I’ve always had a bit of skepticism when it comes to sustainability and the private sector.
Greenwashing misleads the public by falsely promoting products and businesses as eco-friendly. Conversations on sustainability and environmental, social and governance goals (ESG) are increasingly polarized even as extreme climate emergencies become more frequent. And when headlines read, “Just 100 companies responsible for 71% of global emissions”, how can we possibly trust corporations to care about climate action when it seems like all they care about is their bottom line?
I know it can feel helpless––trust me, I’ve been there. Yet, attending the Ceres Global Conference in March gave me newfound hope about the future of sustainability in business.
The Ceres Global Conference is an annual event hosted in New York by Ceres, a nonprofit sustainability advocacy organization dedicated to advancing sustainability within the private sector. With two full days of speakers and panelists ranging from former Vice President Al Gore, Chief Executive Derrick Johnson of the National Association for the Advancement of Colored People (NAACP), and numerous other executives, directors, and leaders in climate justice and business spheres, Ceres Global proved to be a stage for broadcasting multitudes of perspectives from various sectors.
Most striking was the spotlight on people-based climate solutions engaging low-income “frontline” or marginalized communities and people of color. The private sector can play a key role by channeling investment, redistributing resources, and building diverse, inclusive economies. But that only happens when businesses tap community strengths and involve vulnerable groups as partners and beneficiaries.
Investors, consumers, employees, and the public are pushing companies to act more responsibly and protect the environment. But coming from someone planning a career in business, more needs to be done. If we continue with business as usual, the World Bank predicts climate change will force up to 130 million people into poverty over the next decade and 200 million people to migrate within the next 25 years.
“A just economy needs to be reflective of the communities it represents and serves,” stated Johnson, the NAACP president, as he addressed the conference.
The discussions at the conference shed light on the vital role of frontline communities in powering the energy economy. As Michel Gelobter, executive director of the Yale Center for Environmental Justice put it, frontline communities are not just passive consumers, but “are the lifeblood of the energy economy.” Yet, it is these same frontline communities that bear the brunt of energy-related challenges, often facing energy burden (energy costs relative to income) two to three times the national median. Change in the energy economy requires major transformations of infrastructure such as energy-efficient home upgrades and a faster transition to renewable energy.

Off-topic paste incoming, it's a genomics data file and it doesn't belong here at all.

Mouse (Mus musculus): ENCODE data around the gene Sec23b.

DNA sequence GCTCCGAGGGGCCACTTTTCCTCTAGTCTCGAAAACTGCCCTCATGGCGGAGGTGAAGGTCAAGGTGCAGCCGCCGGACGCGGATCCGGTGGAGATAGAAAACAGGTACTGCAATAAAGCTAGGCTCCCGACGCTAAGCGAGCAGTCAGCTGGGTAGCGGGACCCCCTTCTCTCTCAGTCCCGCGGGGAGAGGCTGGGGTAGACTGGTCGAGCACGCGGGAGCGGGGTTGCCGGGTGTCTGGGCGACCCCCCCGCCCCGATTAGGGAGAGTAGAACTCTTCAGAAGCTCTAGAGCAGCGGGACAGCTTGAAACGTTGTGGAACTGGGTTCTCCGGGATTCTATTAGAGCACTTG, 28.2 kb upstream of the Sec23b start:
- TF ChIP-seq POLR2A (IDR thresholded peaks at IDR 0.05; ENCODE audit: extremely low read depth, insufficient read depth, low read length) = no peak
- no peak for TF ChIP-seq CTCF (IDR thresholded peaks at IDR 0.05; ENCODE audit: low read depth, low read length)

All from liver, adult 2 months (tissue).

In the same panel, Richard Frias, executive director of the Native American Finance Officers Association (NAFOA), discussed how early-stage investment into community projects is crucial for uplifting frontline communities. Much of this work is typically led by local organizations such as community development financial institutions (CDFIs). However, limited outreach and access to information leave many communities without the support to create programs eligible for federal aid.
Breaking the barriers of economic invisibility faced by frontline and Indigenous communities is essential for a just economic transition. While traditional investors view frontline communities as “high risk", and hesitate to invest, Kate Finn, director of First Peoples Worldwide, an organization dedicated to “working from a foundation of Indigenous values to achieve a sustainable future for all," spoke on this issue.
Finn noted that the designation of “high risk” is one of perspective; though seen as a high risk group, from 1997 to 2017, Native women-owned small businesses “generated $11 billion in revenue, and employed over 60,000 people.” Frontline communities have the knowledge, research, and plans for just and equitable economic transitions with incredible economic potential, ready for investment.
Including Indigenous knowledge is not just about ticking a box; it's about fundamentally acknowledging and respecting their stewardship of the land. As we navigate the energy transition and prioritize climate action, the involvement of Indigenous communities becomes non-negotiable. Failure to include these perspectives could lead to even greater losses. Indigenous peoples make up a mere 5% of the global population, yet maintain 80% of the Earth’s biodiversity. The economic cost of biodiversity loss would be devastating, to the tune of $2.7 trillion a year by 2030, reports the World Bank.
In that same vein, placing BIPOC leaders on corporate boards and prioritizing diversity, equity, and inclusion (DEI) initiatives are not just moral imperatives but are proven to bolster profits and strengthen companies, according to a report from McKinsey & Company.
The conversation on investment in frontline communities marks a shift in the way we must approach business, as well as climate. The Ceres Global Conference served as a powerful platform for voices demanding change and driving home the message that sustainability and climate action must be grounded in social justice. People-based solutions that uplift marginalized communities and prioritize Indigenous knowledge and stewardship hold the key to a sustainable future—one we must not just talk about, but actively work to build.